By Michael David Wilson
I listened to the audio version of The Girl in the Video, narrated by RJ Bayley. I was curious going in how he would create the voice of the female character. It would be easy to do a poor and distasteful impression of an Asian female by a white male. However, RJ nailed it. He brought to life the story, which made my drive to and from work so very enjoyable. There were parts in there that I know were intended to be humorous, and I must have looked like a crazy person to other drivers, because I was cracking up during those scenes.
The singing, Bayley. That singing was hilarious!
We’re all told to be careful about hackers, phishing scams, and to never click on links without being absolutely sure what they lead too. I guess it should be obvious that you should never-ever-ever, under any circumstances, click on a link from a stranger. It’s essentially the digital version of don’t take a ride with a stranger.
Our protagonist clearly never heard that lesson before. A shame, because had he, this whole mess would have been avoided. Then again, if he had heeded that lesson, this story would not be very interesting. It’s a novella that’ll ruin Hello Kitty for you. Wilson made sure of that. I’m putting words in his mouth, but that’s how I took it. TGITV is a tale of how modern tech can be turned against anyone. It’s a lesson in why you need to be careful, that just because you’re behind a screen, doesn’t mean you’re safe.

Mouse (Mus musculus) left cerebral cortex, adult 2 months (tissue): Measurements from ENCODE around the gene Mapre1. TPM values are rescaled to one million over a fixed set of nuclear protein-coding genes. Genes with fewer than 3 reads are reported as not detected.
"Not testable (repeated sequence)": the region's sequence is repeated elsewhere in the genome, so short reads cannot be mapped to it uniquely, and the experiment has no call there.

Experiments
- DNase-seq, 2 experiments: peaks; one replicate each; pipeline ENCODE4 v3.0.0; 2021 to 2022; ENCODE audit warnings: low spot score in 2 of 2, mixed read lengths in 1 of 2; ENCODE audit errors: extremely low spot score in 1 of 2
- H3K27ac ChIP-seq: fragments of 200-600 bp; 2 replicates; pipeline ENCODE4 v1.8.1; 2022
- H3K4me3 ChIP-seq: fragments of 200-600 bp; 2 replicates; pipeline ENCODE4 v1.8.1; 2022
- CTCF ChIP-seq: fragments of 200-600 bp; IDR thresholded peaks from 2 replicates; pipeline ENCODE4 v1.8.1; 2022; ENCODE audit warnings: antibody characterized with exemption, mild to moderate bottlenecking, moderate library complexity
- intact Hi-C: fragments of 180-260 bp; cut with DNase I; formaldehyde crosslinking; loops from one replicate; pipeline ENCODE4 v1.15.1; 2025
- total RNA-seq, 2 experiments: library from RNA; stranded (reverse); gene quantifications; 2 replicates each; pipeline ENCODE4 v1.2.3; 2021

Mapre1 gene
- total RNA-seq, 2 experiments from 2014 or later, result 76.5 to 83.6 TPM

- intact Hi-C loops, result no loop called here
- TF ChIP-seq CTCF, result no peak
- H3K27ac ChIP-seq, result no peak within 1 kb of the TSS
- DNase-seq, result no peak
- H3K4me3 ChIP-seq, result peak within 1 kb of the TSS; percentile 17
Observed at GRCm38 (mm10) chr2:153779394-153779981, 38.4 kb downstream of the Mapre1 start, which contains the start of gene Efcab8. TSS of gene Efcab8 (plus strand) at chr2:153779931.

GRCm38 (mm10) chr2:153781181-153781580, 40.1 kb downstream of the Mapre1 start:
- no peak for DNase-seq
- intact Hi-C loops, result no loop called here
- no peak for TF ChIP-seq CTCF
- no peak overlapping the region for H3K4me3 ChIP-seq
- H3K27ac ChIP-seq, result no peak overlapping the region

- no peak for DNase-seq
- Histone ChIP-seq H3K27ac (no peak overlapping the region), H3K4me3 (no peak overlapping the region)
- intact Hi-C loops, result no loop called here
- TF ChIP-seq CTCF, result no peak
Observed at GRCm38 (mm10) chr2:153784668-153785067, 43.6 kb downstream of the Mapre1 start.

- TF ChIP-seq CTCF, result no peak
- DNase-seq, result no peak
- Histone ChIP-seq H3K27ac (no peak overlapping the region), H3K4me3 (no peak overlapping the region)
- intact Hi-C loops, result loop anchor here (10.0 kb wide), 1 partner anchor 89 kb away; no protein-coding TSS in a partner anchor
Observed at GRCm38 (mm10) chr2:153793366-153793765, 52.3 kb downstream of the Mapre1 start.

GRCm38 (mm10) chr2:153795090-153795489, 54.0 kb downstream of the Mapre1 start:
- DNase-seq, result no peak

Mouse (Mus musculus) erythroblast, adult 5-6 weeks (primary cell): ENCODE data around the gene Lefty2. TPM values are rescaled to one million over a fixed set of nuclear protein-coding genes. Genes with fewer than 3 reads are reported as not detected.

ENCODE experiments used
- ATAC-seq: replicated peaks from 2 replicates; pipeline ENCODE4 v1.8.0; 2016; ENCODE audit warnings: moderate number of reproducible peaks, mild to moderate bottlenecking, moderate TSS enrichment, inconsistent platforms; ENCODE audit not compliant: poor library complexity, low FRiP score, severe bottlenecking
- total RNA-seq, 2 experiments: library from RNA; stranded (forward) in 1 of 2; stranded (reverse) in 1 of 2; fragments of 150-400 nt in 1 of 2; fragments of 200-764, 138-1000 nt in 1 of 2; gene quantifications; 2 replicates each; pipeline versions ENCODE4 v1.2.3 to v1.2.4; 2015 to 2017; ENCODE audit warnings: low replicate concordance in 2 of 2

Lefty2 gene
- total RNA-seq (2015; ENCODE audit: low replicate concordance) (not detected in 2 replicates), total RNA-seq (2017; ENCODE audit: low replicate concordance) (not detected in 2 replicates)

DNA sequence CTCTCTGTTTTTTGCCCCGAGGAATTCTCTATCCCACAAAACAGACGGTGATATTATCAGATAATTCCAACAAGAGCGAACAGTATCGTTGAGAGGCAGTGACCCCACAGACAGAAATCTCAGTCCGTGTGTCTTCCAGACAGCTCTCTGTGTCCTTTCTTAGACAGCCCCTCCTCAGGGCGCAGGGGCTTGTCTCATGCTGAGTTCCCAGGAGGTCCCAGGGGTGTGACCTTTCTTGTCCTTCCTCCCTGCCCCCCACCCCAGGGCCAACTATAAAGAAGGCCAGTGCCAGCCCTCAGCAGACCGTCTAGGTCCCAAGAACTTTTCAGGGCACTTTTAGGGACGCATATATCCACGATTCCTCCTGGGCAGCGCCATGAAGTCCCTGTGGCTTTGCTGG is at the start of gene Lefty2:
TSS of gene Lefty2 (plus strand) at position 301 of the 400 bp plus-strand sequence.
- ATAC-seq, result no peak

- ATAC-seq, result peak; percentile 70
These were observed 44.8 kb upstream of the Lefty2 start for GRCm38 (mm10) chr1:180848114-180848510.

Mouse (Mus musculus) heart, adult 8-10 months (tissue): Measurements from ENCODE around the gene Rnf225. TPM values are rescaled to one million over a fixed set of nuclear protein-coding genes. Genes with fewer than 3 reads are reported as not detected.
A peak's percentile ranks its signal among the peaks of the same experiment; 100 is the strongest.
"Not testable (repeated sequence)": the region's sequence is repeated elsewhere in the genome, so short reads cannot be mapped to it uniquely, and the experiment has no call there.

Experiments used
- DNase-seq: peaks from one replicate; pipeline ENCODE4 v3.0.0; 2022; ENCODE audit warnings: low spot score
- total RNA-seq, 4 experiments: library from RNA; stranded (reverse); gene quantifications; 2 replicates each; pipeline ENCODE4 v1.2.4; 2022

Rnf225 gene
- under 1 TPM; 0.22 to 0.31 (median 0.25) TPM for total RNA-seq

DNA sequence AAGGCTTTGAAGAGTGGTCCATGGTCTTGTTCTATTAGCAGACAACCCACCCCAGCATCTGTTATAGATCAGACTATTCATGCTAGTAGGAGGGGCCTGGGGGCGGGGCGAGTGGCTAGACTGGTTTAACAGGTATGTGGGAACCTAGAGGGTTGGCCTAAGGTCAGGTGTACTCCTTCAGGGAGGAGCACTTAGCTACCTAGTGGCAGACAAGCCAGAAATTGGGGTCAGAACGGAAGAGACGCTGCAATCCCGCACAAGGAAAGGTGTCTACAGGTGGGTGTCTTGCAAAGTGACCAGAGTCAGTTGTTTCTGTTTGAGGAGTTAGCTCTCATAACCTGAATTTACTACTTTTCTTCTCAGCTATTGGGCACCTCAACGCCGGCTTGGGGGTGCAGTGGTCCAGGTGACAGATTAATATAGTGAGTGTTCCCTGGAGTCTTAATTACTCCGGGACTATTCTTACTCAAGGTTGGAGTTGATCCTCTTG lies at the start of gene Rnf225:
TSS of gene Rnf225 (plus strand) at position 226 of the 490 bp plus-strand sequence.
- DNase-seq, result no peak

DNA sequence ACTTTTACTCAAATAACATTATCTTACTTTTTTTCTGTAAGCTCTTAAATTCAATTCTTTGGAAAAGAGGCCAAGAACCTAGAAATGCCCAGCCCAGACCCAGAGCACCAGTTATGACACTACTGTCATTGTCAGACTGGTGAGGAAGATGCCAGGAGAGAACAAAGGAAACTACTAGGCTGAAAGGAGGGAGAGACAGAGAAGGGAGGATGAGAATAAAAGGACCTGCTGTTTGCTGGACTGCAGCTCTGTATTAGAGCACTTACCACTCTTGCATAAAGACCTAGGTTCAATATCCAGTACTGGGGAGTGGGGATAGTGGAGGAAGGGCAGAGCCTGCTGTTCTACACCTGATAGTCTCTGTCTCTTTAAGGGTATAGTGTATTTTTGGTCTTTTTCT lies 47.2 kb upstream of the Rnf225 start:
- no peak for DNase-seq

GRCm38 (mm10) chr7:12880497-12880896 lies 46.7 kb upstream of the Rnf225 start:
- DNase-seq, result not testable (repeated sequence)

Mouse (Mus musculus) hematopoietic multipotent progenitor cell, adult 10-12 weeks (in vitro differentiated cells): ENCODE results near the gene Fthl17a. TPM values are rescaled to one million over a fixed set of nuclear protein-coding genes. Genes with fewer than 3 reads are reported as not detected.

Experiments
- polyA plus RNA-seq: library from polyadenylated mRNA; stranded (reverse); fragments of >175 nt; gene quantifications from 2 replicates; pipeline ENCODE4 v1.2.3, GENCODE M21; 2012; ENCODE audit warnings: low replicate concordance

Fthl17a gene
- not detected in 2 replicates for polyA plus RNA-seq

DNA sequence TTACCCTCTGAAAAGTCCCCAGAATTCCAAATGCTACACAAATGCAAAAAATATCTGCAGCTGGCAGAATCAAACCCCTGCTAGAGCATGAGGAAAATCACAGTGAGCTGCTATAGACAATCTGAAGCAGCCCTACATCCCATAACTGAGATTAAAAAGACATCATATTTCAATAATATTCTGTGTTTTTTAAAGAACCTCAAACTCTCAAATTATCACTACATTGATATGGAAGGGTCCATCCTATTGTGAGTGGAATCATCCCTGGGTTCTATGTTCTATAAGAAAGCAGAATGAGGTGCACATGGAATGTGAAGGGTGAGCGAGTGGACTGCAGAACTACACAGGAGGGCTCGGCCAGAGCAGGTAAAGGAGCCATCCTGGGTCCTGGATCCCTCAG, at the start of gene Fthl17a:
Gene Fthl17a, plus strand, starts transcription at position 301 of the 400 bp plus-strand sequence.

Wilson writes with the ultra-realism to match the likes of horror legend, Jack Ketchum. Most notable in his writing voice is his word choice and the cadence of his prose. Being an ardent listener of This is Horror, even through RJ Bayley’s voice, I could feel Wilson’s intelligent and perpetually curiosity, which even in the grimmest of descriptors, put a smile on my face. The protagonist is someone you can root for, which makes this story all the more tragic. Had I put myself in his shows—in a strange land where most people probably don’t speak my native tongue, and there’s someone targeting me, threatening my wife—you bet your ass my mind would go into hyper-paranoia mode.
I wasn’t sure how this one would end. Wasn’t sure if it was possible to make it predictabe or not. Wilson assured me, as a reader, that he will lead you down one path, when in reality, you’re headed in the opposite direction. He formed an ending that had grace, devastation, and pure horror. If nothing else, this book taught me to not click on the unknown link, cross the road if I see someone with a Hello Kitty mask on, and to never watch the girl in the video.
I purchased the audio book via audible for review consideration.